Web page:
Humans have tried to predict the weather for thousands of years, with varying degrees of success. Some, like English Mathematician, Lewis Fry Richardson, came up with complicated algorithms and forecasting formulas (Richardson’s modelling turned out to be handy for predicting war as well).
But 19th century English doctor George Merryweather tried leeches instead.
Merryweather (aptly named) noticed that leeches in his lab behaved oddly when the weather got worse. In sunny conditions, the leeches just relaxed at the bottom of their glass jars – as much as any leech can relax. But before a storm, each leech would climb out of their water and curl into a protective ball, clearly sensing the worst.
To harness the awesome, Nostradamus-like power of the leech, Merryweather in a machine called the Tempest Prognosticator. It consisted of twelve water-filled jars, each holding an individual leech. The jars were connected to bells via whalebone and bits of wire. When storms closed in, the leeches would climb to the top of their jars, disturbing the whalebone and ringing the bell.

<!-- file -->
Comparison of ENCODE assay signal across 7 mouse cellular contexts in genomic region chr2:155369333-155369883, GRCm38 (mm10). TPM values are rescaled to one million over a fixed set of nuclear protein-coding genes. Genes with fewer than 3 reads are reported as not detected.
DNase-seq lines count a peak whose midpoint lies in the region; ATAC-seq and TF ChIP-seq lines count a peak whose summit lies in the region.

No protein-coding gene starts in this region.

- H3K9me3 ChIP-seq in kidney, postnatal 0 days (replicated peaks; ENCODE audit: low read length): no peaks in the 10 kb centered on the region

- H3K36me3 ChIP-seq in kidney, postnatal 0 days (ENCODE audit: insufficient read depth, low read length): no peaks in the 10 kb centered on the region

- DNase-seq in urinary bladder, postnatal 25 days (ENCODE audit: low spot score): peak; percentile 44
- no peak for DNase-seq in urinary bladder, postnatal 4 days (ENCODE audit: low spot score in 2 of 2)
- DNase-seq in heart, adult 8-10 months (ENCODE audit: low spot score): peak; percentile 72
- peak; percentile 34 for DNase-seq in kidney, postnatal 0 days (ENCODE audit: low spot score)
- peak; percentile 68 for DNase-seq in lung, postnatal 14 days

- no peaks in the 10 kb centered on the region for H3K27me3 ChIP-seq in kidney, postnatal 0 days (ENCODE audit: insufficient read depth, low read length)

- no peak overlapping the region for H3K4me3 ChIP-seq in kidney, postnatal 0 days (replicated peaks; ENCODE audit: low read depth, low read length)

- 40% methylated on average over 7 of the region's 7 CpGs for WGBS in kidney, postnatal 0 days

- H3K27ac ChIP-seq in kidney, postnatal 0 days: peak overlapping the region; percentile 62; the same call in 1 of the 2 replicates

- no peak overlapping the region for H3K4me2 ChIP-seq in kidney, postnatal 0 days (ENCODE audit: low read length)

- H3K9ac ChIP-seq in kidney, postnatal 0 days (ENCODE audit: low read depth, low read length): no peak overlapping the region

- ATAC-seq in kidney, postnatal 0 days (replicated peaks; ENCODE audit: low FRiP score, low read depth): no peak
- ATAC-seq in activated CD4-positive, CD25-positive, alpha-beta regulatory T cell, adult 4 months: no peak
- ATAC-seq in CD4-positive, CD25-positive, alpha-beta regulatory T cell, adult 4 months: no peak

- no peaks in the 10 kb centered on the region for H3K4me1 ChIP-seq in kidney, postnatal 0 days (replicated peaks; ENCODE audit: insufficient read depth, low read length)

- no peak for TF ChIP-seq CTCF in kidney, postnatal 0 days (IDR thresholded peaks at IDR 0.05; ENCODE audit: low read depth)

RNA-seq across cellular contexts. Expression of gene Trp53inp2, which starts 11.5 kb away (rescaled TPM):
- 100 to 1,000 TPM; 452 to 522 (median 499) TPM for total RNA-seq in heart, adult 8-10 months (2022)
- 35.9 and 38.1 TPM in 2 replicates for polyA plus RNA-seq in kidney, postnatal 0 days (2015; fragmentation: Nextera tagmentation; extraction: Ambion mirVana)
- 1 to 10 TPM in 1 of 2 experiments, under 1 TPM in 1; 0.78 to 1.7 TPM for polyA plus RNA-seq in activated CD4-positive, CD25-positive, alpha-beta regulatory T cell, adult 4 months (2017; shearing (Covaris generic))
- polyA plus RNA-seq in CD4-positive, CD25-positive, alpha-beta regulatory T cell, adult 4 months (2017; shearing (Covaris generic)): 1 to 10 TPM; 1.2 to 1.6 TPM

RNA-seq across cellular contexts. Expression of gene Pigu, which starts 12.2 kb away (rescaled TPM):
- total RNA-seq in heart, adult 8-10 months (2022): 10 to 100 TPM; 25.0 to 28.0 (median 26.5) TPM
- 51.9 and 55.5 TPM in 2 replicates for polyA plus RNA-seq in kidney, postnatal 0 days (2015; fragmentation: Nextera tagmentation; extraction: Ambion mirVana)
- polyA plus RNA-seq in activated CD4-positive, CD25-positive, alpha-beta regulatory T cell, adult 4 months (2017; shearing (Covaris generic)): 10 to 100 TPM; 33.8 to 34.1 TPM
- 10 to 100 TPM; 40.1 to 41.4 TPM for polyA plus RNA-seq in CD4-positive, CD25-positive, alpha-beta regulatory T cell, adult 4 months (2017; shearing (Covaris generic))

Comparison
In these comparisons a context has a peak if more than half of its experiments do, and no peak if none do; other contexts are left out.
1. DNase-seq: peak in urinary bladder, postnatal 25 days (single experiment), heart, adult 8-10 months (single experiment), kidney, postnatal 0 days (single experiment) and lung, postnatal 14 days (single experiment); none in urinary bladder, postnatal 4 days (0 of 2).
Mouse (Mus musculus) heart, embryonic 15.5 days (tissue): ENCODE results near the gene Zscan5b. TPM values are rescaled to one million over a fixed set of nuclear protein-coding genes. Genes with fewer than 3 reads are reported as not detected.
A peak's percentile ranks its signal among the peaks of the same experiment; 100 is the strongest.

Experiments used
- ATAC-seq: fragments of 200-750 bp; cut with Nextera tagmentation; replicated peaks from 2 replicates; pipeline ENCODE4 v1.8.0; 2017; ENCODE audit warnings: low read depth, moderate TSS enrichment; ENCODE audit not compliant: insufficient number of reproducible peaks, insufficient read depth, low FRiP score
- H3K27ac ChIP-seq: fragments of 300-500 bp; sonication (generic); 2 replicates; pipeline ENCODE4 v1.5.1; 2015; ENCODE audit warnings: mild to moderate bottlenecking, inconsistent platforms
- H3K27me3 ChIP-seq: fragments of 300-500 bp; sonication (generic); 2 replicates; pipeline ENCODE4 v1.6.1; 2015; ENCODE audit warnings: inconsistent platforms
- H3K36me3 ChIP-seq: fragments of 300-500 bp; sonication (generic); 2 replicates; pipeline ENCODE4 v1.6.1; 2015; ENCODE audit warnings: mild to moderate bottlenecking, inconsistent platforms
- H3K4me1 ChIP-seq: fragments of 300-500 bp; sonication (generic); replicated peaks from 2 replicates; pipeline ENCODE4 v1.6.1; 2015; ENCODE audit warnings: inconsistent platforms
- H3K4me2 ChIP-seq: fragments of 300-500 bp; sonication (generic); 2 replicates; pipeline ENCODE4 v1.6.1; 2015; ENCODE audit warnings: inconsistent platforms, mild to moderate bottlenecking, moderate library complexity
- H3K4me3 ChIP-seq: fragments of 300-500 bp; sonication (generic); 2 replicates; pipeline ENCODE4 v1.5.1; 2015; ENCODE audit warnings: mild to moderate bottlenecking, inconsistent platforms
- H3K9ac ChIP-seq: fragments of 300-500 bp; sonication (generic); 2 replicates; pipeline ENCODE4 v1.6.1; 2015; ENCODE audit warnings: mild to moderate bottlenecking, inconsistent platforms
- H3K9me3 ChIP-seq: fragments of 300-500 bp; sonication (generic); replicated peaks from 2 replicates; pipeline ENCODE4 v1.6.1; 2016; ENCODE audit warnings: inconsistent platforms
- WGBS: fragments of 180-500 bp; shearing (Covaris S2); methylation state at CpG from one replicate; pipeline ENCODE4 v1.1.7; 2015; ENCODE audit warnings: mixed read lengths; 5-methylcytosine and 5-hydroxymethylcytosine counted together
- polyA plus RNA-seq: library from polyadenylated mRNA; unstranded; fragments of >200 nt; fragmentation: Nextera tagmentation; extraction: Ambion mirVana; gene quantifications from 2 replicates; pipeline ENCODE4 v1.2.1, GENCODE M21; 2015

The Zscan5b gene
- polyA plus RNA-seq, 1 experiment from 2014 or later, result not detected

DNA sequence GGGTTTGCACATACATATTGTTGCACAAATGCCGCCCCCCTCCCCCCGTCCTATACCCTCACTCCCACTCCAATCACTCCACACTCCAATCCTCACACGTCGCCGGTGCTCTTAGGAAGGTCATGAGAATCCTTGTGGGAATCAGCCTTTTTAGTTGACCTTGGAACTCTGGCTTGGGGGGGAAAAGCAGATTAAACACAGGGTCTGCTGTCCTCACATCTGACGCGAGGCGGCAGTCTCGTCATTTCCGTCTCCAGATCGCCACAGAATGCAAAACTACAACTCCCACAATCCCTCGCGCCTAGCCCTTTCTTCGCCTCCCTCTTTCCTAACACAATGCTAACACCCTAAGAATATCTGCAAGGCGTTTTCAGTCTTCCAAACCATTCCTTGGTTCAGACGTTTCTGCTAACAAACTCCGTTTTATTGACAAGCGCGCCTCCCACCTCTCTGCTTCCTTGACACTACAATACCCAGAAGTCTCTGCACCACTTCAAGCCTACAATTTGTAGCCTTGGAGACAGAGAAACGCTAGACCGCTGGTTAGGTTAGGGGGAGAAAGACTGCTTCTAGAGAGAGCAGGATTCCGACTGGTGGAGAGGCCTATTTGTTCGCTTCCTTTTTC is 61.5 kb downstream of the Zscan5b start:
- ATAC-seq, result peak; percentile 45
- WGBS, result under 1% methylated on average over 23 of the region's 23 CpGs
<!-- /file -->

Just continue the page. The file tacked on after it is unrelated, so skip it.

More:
That was the idea anyway. The invention never really caught on. Merryweather and his leeches lived out their days in relative obscurity. But you can still catch a replica of his Prognosticator at Whitby Town Museum.